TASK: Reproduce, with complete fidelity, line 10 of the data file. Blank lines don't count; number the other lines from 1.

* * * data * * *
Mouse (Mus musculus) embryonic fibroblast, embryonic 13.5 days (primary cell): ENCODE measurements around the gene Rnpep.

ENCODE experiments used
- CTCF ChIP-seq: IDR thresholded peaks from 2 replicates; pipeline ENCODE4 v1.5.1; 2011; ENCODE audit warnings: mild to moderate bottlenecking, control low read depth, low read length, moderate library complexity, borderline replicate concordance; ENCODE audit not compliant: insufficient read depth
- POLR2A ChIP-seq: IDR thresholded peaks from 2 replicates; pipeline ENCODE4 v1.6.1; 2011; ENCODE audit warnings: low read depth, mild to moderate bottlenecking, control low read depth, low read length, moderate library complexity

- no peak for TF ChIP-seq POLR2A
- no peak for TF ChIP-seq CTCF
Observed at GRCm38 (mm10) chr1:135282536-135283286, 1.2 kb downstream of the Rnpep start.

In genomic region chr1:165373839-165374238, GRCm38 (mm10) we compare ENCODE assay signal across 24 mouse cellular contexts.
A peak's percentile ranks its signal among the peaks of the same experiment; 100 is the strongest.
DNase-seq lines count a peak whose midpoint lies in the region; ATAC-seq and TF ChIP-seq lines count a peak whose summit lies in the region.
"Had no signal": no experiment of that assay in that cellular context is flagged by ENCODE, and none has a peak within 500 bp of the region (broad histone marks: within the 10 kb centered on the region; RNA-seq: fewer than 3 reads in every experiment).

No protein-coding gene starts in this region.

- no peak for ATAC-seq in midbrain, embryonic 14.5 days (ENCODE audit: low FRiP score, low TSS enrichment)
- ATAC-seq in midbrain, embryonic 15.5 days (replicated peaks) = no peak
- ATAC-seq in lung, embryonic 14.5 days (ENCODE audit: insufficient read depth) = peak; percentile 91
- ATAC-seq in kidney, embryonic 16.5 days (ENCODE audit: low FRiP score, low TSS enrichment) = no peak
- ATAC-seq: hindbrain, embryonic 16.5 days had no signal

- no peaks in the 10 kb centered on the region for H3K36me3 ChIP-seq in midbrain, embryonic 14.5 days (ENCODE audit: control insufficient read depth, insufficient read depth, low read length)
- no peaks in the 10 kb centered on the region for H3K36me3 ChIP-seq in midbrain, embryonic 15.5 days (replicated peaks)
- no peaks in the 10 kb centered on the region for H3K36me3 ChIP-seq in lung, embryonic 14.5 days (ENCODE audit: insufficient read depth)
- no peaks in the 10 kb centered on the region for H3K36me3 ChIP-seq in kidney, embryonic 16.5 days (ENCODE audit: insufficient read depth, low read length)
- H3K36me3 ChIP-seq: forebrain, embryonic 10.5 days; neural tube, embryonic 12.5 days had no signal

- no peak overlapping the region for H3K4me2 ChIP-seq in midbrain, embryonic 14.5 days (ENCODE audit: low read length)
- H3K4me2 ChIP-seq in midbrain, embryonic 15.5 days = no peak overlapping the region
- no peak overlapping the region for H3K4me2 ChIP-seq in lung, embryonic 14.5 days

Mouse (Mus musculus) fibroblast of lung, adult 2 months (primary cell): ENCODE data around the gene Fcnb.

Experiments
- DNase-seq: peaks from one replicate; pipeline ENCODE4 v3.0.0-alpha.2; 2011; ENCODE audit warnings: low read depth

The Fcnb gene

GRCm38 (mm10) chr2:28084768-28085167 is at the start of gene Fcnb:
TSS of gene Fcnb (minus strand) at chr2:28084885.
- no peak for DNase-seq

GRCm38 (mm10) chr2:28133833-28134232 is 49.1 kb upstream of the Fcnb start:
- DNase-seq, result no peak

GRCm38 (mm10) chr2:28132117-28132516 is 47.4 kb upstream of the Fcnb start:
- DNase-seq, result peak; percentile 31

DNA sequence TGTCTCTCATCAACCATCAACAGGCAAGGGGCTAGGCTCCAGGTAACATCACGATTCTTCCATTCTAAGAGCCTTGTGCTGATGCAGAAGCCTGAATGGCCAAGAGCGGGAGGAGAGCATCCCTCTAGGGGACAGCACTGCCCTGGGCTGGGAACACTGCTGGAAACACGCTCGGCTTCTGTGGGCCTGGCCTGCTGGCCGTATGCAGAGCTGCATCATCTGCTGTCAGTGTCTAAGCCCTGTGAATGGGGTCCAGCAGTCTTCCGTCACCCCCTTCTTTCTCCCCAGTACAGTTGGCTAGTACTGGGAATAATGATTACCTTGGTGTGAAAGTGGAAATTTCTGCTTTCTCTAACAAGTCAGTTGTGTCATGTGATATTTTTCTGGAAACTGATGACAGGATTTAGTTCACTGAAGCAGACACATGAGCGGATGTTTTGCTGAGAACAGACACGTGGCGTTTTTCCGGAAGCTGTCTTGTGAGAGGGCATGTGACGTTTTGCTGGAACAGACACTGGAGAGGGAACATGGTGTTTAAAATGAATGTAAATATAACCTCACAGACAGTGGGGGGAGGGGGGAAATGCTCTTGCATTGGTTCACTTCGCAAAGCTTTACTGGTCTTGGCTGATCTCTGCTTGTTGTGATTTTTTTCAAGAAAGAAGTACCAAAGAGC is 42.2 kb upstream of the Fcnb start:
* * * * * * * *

DNase-seq lines count a peak whose midpoint lies in the region; ATAC-seq and TF ChIP-seq lines count a peak whose summit lies in the region.